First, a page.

- All actors in Côte d’Ivoire have been urged to focus on creating the political and security conditions necessary for free and fair elections to avoid a return to violence.
In its latest report "Côte d’Ivoire: Ensuring Credible Elections", the Brussel-based International Crisis Group [ICG] examines the conditions for new elections scheduled on 30 November 2008.
However, the crisis group feared an eruption of "a potentially explosive environment" because hungry politicians appear ready to go extremes for the presidential competition. This could turn worse considering the proliferation of armed groups and growth of impunity in the West African state in recent years.
"Technical and financial constraints are real, but the government is using them as excuses to justify delays," says Gilles Yabi, Crisis Group Senior Analyst. "The real problems, which threaten the entire peace process, come from the political manoeuvrings of Ivorian leaders in the run-up to the elections."
The crisis group says the 4 March 2007 Ouagadougou Peace Accord [OPA] which saw the appointment of the former leader of Forces Nouvelles, Guillaume Soro, as the Prime Minister, has produced mixed results.
Though there has been a general improvement in the security environment, but the overall implementation is far behind schedule, and there has been no decisive progress on two critical issues: "identification" of the population – determining who is a citizen and who may vote – and the disarmament of ex-rebels and militias and their reinsertion or reintegration into civilian life or the military, the ICG says.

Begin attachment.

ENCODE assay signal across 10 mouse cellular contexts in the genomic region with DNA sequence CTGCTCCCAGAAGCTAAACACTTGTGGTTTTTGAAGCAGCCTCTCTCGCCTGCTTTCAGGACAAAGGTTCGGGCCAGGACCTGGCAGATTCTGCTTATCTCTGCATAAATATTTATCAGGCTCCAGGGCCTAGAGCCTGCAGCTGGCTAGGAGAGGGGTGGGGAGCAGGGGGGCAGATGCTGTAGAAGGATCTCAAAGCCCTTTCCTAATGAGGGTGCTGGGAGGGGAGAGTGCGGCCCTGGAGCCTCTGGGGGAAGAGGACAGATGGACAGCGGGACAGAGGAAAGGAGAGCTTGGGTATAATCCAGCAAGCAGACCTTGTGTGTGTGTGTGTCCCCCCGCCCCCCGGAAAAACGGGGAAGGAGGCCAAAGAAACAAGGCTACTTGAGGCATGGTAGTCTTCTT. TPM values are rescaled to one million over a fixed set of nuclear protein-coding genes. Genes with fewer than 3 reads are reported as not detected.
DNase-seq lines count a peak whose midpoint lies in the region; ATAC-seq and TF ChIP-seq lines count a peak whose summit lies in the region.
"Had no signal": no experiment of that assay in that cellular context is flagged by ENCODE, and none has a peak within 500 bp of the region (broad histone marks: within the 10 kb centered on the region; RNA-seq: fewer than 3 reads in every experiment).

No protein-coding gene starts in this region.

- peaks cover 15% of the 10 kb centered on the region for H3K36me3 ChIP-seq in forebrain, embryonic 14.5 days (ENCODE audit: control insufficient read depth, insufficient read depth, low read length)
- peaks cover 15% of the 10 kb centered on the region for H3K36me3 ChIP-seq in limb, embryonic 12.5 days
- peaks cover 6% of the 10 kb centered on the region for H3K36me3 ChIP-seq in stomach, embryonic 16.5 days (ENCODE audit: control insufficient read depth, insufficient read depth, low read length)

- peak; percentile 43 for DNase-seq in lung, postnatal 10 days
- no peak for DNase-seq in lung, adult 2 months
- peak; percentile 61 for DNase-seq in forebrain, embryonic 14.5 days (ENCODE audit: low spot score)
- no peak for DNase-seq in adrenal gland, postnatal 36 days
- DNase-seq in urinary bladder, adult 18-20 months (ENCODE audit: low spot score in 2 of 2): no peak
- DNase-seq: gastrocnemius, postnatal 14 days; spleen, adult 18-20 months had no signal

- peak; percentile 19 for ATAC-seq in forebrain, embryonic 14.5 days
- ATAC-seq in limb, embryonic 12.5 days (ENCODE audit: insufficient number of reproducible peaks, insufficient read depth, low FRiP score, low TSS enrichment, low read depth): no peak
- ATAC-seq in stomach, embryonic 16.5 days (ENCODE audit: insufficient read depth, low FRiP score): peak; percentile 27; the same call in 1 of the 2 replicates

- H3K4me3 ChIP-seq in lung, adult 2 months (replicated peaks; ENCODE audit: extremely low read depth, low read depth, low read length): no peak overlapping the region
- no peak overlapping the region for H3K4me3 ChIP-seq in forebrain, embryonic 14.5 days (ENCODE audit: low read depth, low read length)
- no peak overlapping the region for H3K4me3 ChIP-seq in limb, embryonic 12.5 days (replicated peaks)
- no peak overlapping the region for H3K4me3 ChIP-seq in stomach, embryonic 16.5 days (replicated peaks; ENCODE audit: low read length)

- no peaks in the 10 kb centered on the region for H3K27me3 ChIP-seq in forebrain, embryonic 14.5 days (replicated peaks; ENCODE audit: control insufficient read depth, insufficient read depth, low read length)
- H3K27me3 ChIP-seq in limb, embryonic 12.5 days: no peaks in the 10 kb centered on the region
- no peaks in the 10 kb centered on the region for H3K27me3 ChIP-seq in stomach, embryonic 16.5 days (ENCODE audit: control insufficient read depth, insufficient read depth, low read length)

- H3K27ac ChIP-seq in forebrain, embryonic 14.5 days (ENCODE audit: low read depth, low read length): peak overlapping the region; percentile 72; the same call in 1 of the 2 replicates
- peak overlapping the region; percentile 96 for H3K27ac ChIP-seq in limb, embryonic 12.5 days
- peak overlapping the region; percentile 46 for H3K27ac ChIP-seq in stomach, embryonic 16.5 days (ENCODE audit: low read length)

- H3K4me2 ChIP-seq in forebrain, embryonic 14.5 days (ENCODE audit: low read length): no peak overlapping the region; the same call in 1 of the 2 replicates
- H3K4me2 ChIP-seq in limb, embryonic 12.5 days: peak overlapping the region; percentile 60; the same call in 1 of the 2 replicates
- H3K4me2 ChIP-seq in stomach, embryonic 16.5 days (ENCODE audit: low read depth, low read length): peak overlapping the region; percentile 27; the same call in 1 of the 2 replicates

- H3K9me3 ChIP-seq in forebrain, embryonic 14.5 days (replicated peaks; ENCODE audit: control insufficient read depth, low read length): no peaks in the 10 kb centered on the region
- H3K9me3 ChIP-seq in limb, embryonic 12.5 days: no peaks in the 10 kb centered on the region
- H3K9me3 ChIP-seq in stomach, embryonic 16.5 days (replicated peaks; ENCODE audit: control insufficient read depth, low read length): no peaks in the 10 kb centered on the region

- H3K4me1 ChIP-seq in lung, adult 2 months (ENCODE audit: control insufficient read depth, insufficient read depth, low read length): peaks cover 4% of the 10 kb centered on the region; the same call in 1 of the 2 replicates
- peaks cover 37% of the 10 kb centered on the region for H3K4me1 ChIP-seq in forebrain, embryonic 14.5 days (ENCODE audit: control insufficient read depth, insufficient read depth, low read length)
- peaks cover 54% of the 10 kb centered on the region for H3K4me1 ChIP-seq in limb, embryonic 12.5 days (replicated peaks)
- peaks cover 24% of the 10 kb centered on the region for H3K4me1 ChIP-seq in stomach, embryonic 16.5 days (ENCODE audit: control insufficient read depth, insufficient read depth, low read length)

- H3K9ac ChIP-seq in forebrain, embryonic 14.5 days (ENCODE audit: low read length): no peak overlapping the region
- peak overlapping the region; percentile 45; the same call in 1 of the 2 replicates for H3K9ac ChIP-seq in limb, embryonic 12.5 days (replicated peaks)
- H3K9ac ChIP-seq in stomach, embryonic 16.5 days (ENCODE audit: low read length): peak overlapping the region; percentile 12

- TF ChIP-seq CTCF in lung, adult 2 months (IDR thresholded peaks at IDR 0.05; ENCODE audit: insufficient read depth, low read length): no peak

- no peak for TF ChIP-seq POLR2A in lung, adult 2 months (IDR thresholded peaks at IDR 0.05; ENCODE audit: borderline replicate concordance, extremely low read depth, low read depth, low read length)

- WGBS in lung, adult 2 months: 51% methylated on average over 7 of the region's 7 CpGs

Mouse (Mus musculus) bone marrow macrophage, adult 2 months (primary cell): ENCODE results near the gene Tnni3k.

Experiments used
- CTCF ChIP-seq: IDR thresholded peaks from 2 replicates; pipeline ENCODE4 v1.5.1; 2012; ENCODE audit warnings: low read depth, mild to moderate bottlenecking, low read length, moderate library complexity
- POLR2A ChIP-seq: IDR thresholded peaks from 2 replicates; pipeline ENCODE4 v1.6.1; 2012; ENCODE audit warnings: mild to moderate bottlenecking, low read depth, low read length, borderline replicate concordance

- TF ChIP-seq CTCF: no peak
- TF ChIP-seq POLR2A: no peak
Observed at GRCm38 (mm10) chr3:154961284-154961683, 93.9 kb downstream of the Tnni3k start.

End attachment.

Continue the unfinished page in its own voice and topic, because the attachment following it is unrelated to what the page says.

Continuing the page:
The group describes these as the "most politically sensitive and risky tasks", whichy need to be undertaken now, warning that the "calm political climate" brought in by the signing of the OPA should not fool anyone.
"It will be difficult to reach an agreement among all political actors to create the conditions for democratic elections."
The group calls on all parties to stricly adhere to the OPA, implement a consensual security plan for the identification operations and the elections as well as work out a conflict and prevention strategy in collaboration with Burkina Faso President Compaoré, the facilitator and arbitrator of the peace process, and the UN mission (ONUCI). Mr Compaoré has been urged to expose the "spoilers" and recommend individual sanctions to the Security Council.
"The struggle to influence the electoral process and the presidential campaign will be harsh and divisive, with the risk of returning the country to turmoil," says Daniela Kroslak, Deputy Director of Crisis Group’s Africa Program.
"But a successful outcome to the peace process is critical for the stability and economic future of all West Africa."
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